Additive Manufacturing is the process of using certain technologies to create physical 3D models by adding layer-upon-layer of depositing materials. But, what are the technologies available and how does it work?
Additive Manufacturing Technologies
AM encompasses many technologies – 23 to be exact – that can be used to make a physical 3D object. Some examples of the available technologies are:
Stereolithography (SLA) – It is a high-end technology utilizing laser beams to cure layer-upon-layer of a resin known as photopolymer. The properties of this resin change when exposition to light occurs. A laser beam is pointed into a pool of photopolymer, tracing the cross-section pattern of the model for that particular layer and curing it. The platform on which the build is positioned lowers by a single layer thickness, and this process is repeated until the completion of the model.
Selective Laser Sintering (SLS) – Similar to SLA, it uses a high-powered laser to fuse plastic, metal, ceramic or glass in powdered form. During the build cycle, the platform on which the model is positioned lowers by a single layer thickness. The process repeats until the completion of the model.
Fused Deposition Modeling (FDM) – Involves using thermoplastic materials that changes to a liquid form upon the application of heat and becomes solid when cooled. The thermoplastic is injected onto a platform via indexing nozzles. These nozzles trace the cross-section pattern for each layer. Upon the hardening of the materials it moves on to apply the next layer.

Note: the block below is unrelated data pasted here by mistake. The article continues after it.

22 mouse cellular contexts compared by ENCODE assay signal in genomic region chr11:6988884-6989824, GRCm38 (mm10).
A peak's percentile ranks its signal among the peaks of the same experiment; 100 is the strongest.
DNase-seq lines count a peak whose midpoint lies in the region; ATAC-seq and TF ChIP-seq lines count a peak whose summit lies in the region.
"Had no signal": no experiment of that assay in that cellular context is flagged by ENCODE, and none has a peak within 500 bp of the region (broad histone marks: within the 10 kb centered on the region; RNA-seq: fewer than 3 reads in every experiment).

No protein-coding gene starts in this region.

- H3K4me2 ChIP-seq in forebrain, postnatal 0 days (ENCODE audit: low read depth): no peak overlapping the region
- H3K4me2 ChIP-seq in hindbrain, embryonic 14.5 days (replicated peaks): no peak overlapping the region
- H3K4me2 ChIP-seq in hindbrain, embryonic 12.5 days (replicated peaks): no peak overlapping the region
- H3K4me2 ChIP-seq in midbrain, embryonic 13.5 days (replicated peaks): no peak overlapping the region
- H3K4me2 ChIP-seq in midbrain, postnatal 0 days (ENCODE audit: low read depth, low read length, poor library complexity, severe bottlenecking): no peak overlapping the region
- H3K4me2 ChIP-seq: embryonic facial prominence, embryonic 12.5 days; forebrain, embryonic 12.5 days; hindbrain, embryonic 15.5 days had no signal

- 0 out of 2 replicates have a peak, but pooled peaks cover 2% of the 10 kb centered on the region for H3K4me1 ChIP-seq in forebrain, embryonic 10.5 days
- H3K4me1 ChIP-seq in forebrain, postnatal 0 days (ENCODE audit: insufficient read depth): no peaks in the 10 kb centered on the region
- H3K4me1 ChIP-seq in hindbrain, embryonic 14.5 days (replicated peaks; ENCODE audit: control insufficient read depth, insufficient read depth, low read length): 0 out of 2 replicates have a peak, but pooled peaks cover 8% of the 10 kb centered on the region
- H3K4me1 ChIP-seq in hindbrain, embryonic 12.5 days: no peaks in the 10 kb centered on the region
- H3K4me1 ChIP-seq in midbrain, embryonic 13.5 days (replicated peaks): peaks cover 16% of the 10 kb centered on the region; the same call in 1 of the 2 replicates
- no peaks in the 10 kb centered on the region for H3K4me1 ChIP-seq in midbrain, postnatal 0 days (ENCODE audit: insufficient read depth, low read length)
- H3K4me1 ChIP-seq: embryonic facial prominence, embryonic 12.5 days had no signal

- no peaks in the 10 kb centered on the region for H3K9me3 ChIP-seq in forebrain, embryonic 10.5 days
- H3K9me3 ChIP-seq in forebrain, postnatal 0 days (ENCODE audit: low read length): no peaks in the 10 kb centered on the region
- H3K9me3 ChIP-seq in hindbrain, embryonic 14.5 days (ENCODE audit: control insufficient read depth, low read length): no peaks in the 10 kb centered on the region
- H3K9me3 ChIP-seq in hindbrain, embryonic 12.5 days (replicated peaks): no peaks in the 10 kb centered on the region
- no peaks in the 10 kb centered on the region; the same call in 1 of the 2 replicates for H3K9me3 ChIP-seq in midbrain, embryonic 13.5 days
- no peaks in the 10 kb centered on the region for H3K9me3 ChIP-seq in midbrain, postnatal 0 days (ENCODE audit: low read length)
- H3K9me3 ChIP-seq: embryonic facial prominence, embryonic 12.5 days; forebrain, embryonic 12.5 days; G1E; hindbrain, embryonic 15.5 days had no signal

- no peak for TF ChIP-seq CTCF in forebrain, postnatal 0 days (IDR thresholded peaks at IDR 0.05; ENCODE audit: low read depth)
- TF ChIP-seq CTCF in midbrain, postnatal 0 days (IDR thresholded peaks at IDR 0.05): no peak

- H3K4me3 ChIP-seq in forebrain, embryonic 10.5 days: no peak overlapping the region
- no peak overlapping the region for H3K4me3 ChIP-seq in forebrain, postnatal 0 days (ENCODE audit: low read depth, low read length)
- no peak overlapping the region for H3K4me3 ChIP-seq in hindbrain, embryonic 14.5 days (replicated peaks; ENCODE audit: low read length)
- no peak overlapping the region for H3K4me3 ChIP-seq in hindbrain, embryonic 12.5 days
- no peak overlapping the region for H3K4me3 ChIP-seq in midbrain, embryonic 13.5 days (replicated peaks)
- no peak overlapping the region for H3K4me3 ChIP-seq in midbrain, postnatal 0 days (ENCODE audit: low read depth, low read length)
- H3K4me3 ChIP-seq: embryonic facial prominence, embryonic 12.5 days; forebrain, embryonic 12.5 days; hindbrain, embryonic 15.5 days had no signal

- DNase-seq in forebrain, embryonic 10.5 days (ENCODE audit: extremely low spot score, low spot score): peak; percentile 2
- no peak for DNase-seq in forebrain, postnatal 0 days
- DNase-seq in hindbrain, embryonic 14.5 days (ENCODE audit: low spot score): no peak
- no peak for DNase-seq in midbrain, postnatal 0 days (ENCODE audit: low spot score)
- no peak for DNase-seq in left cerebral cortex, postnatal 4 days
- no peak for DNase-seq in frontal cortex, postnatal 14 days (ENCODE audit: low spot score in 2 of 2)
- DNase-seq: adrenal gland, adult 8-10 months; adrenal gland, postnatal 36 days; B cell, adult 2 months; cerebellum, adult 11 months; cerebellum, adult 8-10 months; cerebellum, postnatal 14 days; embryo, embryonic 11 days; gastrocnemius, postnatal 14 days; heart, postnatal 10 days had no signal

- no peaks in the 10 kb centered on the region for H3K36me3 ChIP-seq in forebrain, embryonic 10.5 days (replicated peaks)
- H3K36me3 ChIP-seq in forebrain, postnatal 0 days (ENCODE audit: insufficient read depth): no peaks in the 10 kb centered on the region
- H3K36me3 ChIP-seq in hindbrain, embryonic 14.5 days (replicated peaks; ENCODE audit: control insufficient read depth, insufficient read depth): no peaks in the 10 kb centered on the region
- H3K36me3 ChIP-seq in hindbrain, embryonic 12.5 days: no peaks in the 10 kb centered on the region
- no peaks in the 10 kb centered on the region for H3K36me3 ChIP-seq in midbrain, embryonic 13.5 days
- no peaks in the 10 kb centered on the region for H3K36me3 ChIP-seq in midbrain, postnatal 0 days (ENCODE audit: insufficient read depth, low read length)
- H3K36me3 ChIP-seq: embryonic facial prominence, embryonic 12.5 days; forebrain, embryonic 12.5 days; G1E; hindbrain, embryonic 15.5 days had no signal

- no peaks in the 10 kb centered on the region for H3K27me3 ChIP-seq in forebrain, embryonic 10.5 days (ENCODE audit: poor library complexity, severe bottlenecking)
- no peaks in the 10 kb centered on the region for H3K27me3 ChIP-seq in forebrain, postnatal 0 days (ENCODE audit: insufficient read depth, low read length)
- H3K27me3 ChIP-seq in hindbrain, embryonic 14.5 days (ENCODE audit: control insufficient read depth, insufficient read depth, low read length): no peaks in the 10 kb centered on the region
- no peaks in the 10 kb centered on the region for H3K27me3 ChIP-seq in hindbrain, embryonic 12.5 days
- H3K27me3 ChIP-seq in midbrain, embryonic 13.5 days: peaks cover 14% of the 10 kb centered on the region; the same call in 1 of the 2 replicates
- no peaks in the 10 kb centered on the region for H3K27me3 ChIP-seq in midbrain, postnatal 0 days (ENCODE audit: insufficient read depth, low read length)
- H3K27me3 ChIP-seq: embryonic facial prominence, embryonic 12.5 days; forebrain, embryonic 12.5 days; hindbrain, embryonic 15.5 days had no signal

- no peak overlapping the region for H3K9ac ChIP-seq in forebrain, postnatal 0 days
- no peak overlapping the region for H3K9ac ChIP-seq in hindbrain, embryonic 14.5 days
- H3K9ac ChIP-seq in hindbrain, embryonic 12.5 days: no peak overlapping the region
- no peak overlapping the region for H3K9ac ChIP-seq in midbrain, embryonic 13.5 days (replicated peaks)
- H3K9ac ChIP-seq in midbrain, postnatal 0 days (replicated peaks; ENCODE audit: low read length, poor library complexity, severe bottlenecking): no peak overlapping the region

The Additive Manufacturing Process
The AM process requires the use of:
- a computer
- CAD (computer-aided-design) software – used for design and technical documentation, replacing manual drafting.
- machine equipment
- layering material
In order to benefit from the full capabilities of AM technologies, it is necessary to use Design for Additive Manufacturing (DFAM) methods. DFAM is a technique to optimize the design of products for production with AM technologies. It takes into consideration the capabilities of the chosen technology to improve functional performance and crucial product life-cycle elements.
Once a 3D model is designed with the CAD software, there will be several options of file formats to save it. The most common file formats for 3D printing are:
.STL, is typically the format used with desktop 3D printers and supports only one colour.
.VRL, is a newer digital 3D file type which supports different colours.
.AMF, is a new XML-based open standard for 3D printing. It also contains support for different colours and can be compressed to about half the size of a STL file.
Currently, Beamler’s platform supports STL and OBJ files however we will add other options for uploading and downloading files to our platform in the near future.
The saved CAD file will be converted to g-code, a language that is used to instruct machines on how to perform a certain action. It contains commands that tell the 3D printer exact information regarding where to move, at what speed and temperatures so that it can lay down successive layers of the selected material in order to build the 3D object.
The main challenge for companies wanting to implement AM into their operations is to make the right decision. Beamler helps companies get ready for the future of manufacturing. We provide you with a detailed report about the technical and business feasibility of 3D printing solutions for your company. Make your decision to implement 3D printing based on data today, with us.